The Court was of the view that no doubt that the ban on the use of cell phones in hospitals impinged upon the right of free communication of patients and others present in a hospital.
However, the Court said, one must remember that with the sudden outbreak of Covid-19 pandemic, the world at large including the governments across the countries were faced with an unprecedented situation.
“The people of this planet including the medical sector across the globe were taken by complete surprise by the novel Corona Virus about which nobody knew much“, opined the Court.
The Court said that nobody had any idea as to how to contain the spread of the virus or to escape from the sinister claws of the virus. There was no medical protocol in place.
The Court acknowledged the fact that the situation was not different in the State of West Bengal. There was one school of medical thought that subscribed to the idea that mobile phones could be potential carriers of the Corona Virus.
The Court further said that it is true that there is no conclusive evidence that mobile phones are potential carriers of the virus. It is equally true that there is no conclusive evidence that mobile phones cannot be potential carriers of Corona Virus.
Under those circumstances, the Court stated,
“We cannot say that it was wholly unreasonable, imprudent or arbitrary on the part of the State administration to impose a ban on the use of mobile phones inside hospitals which were treating Covid-19 patients. The situation was such that everybody was groping in the dark in search of ways and means to restrict the spread of Covid-19 pandemic and find a cure for the malady. In such a situation, often it becomes necessary for the people in governance to take a decision on a trial and error basis or to impose certain restrictions on the members of the society for the safety of their health which may have the effect of curtailment of some of their constitutional rights.” (emphasis supplied)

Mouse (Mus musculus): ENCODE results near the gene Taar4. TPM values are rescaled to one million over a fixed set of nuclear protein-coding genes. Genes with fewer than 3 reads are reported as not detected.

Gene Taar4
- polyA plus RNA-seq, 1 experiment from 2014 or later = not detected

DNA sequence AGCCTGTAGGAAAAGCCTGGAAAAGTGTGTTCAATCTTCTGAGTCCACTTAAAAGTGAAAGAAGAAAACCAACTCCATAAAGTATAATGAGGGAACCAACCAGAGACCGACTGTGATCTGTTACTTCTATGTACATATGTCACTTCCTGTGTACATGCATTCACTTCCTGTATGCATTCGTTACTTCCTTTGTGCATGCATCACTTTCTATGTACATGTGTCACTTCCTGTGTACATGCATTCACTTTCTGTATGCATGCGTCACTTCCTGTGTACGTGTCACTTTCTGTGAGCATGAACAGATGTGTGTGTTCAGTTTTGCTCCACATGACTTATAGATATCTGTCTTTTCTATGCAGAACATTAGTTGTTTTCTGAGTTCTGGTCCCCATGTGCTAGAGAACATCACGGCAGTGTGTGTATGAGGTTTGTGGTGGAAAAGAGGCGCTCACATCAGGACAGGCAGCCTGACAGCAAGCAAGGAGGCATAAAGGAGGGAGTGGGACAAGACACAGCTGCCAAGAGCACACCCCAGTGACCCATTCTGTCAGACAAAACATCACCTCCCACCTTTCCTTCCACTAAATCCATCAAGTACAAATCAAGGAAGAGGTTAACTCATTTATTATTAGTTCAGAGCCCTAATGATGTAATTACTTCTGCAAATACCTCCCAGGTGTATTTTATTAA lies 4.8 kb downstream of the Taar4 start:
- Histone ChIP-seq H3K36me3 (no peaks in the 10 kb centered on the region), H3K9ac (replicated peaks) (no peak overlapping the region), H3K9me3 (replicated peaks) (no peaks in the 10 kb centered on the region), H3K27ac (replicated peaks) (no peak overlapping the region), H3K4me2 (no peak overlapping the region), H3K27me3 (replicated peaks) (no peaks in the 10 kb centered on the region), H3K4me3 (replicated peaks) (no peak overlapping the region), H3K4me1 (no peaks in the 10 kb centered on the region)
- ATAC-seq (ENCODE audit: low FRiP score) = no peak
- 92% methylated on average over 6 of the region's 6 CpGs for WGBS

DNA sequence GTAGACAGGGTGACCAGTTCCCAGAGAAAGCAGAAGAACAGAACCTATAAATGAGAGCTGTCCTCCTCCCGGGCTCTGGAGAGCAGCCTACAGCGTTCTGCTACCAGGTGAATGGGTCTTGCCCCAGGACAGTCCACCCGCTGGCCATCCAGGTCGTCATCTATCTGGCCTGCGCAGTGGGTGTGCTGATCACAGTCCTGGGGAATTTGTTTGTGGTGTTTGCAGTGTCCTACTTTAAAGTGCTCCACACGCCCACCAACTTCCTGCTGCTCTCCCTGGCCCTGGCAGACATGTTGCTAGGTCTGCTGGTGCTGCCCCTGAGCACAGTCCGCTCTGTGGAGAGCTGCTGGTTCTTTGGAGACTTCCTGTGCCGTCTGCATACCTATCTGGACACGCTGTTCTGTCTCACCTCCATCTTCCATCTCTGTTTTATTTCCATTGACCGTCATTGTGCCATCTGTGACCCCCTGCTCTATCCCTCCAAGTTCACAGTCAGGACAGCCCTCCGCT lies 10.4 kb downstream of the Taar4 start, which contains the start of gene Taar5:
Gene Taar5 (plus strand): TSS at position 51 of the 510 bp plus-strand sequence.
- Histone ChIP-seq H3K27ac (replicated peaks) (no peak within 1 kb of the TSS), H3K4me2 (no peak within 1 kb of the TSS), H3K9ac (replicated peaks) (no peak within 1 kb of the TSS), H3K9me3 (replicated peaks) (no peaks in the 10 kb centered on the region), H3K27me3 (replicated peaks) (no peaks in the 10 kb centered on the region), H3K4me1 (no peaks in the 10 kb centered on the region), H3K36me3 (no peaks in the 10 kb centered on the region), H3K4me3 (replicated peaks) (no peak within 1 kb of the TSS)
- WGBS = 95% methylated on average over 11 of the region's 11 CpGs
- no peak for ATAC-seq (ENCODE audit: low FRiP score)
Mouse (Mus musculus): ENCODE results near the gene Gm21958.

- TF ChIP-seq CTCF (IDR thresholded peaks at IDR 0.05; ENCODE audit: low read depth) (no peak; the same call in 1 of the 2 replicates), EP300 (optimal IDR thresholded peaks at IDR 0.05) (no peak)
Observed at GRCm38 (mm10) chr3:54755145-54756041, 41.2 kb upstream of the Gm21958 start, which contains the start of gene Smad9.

The Court further opined that it did not think that the decision of the State government was perverse or Wednesbury unreasonable.
Further the Court noted that arrangements have been made by the State Government in the hospitals particularly where mobile phones are still not being permitted, so that a patient can be in touch with his/her family members and they can also see each other virtually through video calling mode.
One another issue raised by the Counsel for the petitioners was that if the other hospitals were now permitting the use of mobile phones, then there was no reason why M. R. Bangur Hospital and Calcutta Medical College Hospital still not permitting the use of mobile phones.
The Advocate General representing the State submitted that these two hospitals have more critical patients than the other hospitals and hence the restriction on use of mobile phones is still there in these two hospitals.
However, the Court was not quite impressed with this stand of the State. The Court said,
“It is not quite acceptable that all the other hospitals are treating less critical patients than the aforesaid two hospitals. However, we are sure that the appropriate sector of the State administration shall revise and reassess the situation in the said two hospitals, i.e., M.R. Bangur Hospital and Calcutta Medical College Hospital and, unless there are very compelling reasons to be recorded in writing by the appropriate authority, the ban on the use of mobile phones in these two hospitals also will be lifted.“
The Four writ petitions being WPA 5374 of 2020, WPA 5376 of 2020, WPA 5416 of 2020 along with WPA 5377 of 2020 were accordingly disposed of.